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The price of human capital in a pre-industrial economy: Premiums and apprenticeship contracts in 18th century England

Chris Minns and Patrick Wallis ()

Explorations in Economic History, 2013, vol. 50, issue 3, 335-350

Abstract: Training through apprenticeship provided the main mechanism for occupational human capital formation in pre-industrial England. This paper demonstrates how training premiums (fees) complemented the formal legal framework surrounding apprenticeship to secure training contracts. Premiums varied in response to scarcity rents, the expected productivity of masters and apprentices, and served as compensation for the anticipated risk of default. In most trades premiums were small enough to allow access to apprenticeship training for youths from modest families.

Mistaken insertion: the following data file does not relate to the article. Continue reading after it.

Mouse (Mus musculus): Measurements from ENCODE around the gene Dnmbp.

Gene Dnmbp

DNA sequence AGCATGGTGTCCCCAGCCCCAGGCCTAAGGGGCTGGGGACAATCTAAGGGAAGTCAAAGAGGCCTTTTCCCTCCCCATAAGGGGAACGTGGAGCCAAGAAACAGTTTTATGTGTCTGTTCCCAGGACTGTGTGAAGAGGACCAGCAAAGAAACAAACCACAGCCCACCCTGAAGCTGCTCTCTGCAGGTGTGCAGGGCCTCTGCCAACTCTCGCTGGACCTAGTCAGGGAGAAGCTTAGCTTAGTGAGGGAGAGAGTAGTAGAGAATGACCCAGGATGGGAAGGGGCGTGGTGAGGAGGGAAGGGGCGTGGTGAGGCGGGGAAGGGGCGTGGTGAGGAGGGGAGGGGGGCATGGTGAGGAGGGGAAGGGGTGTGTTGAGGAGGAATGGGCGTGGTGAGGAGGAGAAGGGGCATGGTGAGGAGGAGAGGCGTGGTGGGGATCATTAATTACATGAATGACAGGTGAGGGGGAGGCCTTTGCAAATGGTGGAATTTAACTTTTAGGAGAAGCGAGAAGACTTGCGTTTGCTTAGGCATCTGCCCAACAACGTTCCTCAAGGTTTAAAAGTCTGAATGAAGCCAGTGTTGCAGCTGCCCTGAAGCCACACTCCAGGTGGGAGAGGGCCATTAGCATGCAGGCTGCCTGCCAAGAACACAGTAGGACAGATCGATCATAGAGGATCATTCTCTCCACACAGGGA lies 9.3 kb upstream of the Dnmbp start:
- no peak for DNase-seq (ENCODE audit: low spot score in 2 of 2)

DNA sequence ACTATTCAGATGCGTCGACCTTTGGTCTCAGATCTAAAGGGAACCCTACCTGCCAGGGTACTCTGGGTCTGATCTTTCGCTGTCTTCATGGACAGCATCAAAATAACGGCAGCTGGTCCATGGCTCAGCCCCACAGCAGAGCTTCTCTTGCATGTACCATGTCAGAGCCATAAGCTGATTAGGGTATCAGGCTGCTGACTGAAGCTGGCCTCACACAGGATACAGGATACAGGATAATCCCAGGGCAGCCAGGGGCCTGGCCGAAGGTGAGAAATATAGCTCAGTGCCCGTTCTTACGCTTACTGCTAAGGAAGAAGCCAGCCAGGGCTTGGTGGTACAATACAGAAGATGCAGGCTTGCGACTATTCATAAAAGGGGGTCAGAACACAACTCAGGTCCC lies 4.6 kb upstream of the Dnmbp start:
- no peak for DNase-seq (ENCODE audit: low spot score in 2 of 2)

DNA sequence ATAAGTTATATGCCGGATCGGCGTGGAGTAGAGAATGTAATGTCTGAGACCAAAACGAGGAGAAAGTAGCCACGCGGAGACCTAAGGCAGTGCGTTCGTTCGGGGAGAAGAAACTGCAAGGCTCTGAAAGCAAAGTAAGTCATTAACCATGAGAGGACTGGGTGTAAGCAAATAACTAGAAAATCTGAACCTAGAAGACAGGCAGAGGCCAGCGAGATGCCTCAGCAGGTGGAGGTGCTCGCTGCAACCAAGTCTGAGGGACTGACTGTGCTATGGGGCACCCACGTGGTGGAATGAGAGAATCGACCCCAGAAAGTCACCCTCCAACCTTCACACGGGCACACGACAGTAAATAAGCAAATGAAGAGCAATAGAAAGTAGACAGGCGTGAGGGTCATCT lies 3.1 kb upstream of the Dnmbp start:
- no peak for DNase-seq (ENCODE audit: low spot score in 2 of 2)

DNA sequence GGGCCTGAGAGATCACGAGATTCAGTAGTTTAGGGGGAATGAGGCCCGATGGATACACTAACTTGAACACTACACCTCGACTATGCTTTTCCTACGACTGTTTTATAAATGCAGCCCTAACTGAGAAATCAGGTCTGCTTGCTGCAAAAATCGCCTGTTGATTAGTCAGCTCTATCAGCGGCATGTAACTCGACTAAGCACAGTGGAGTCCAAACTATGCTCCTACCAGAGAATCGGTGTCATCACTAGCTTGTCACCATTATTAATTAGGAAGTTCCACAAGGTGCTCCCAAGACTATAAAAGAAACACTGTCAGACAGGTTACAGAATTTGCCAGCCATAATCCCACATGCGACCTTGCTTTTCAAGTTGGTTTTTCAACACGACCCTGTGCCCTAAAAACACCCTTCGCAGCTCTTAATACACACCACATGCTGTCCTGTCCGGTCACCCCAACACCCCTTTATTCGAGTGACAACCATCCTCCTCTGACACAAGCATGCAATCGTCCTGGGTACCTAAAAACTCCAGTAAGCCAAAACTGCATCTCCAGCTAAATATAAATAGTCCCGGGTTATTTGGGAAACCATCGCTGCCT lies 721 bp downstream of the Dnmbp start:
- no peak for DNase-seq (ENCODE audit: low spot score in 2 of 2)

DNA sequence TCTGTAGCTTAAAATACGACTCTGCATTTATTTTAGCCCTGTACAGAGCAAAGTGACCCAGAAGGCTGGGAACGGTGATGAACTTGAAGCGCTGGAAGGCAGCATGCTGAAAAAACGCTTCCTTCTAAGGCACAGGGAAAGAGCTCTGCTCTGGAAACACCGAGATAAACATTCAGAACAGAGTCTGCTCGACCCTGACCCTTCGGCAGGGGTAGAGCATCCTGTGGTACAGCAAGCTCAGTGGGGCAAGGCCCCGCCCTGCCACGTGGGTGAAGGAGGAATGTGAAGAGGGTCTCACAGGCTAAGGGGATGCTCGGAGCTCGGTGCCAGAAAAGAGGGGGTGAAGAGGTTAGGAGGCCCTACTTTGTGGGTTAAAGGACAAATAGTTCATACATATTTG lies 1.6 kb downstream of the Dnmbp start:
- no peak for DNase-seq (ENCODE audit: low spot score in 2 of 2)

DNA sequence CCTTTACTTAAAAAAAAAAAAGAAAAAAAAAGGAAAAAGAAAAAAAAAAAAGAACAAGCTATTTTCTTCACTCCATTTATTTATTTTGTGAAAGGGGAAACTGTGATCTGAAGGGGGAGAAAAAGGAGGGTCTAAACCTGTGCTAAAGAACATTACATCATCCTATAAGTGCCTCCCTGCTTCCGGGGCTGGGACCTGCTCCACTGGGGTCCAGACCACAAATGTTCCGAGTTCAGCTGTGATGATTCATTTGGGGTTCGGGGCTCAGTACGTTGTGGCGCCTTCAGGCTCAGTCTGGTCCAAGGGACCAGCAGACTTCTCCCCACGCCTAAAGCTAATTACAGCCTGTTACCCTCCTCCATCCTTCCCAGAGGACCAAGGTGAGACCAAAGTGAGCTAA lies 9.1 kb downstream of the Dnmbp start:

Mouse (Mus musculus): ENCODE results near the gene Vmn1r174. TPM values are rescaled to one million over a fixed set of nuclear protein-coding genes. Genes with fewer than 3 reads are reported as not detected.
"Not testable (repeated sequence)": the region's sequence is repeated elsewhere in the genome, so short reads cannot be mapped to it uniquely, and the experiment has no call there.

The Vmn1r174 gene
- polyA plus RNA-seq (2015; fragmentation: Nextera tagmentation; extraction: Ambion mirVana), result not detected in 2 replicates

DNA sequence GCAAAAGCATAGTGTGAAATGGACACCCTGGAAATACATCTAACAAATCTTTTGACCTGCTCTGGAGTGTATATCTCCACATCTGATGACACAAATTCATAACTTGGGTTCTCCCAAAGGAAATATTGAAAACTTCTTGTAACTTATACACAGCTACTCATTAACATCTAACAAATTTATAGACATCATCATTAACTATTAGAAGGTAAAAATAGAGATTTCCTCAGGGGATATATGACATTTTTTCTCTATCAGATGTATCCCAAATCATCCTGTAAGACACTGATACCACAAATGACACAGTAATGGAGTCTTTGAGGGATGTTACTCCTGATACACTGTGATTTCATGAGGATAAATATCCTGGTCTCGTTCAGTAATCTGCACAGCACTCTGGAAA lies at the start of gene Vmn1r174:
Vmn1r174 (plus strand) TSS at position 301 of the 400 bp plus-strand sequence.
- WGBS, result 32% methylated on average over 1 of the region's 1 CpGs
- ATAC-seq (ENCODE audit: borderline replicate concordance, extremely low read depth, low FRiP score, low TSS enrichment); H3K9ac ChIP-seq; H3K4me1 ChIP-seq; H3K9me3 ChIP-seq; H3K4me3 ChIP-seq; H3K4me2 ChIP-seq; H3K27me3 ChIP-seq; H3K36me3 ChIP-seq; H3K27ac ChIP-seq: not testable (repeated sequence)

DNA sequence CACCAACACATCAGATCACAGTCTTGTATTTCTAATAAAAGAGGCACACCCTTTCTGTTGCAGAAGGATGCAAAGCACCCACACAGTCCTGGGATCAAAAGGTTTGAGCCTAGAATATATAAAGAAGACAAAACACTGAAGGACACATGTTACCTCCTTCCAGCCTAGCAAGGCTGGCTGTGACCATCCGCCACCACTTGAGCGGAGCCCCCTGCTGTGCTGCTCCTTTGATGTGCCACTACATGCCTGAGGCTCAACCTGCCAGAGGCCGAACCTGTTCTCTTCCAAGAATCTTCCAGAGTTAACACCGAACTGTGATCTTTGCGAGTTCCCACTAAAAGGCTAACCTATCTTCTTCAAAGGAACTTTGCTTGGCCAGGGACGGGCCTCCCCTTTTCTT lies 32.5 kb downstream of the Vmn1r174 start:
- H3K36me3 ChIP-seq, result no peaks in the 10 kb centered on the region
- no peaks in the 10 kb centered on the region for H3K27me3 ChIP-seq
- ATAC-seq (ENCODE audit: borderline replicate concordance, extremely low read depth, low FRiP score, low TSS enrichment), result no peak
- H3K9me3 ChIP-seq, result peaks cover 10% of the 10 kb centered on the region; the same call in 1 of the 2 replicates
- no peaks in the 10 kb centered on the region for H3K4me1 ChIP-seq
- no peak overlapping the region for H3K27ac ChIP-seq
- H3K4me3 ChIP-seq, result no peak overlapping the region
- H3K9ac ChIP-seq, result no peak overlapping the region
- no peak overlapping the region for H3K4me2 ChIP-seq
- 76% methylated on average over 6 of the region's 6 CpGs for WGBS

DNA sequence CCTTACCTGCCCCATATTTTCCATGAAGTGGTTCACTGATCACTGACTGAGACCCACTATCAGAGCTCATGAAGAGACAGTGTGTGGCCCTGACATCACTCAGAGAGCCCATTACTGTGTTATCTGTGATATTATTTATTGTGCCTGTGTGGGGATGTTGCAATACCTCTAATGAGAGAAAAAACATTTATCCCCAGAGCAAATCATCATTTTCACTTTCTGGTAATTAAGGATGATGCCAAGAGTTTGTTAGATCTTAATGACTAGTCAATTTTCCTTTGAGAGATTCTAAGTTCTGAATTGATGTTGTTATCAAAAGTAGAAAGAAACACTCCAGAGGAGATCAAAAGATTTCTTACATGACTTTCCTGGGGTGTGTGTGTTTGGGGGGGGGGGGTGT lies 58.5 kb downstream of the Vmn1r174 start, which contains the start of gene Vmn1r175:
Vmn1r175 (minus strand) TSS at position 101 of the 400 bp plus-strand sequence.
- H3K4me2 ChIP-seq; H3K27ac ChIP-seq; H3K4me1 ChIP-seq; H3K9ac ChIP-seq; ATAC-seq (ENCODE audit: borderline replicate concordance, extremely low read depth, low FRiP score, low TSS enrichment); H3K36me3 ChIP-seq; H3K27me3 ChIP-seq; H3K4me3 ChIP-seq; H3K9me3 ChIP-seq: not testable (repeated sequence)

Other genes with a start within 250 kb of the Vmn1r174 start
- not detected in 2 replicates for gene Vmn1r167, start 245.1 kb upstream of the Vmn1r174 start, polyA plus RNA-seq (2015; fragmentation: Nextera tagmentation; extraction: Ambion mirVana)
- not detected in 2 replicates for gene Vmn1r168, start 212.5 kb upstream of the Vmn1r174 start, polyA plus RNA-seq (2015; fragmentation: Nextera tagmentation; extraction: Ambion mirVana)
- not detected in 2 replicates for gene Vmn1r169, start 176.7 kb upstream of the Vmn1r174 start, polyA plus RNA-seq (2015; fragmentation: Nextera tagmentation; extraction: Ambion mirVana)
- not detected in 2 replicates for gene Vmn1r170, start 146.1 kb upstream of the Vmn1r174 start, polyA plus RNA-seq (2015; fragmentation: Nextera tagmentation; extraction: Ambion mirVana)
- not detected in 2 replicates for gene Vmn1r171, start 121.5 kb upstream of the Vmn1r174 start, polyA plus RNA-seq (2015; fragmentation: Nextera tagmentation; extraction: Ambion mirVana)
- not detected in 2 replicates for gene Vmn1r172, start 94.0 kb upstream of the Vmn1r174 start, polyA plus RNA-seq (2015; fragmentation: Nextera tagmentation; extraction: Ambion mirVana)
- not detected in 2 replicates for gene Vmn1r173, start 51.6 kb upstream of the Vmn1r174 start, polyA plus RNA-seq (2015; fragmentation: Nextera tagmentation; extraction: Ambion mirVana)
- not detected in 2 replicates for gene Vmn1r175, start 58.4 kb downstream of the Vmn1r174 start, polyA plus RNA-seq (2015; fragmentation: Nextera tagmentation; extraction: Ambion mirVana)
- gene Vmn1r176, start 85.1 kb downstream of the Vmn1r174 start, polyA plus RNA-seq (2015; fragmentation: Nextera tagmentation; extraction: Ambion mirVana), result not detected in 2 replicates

Keywords: Apprenticeship; Training; 18th century England (search for similar items in EconPapers)
JEL-codes: K31 J24 N33 O15 (search for similar items in EconPapers)
Date: 2013
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DOI: 10.1016/j.eeh.2013.02.001

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Handle: RePEc:eee:exehis:v:50:y:2013:i:3:p:335-350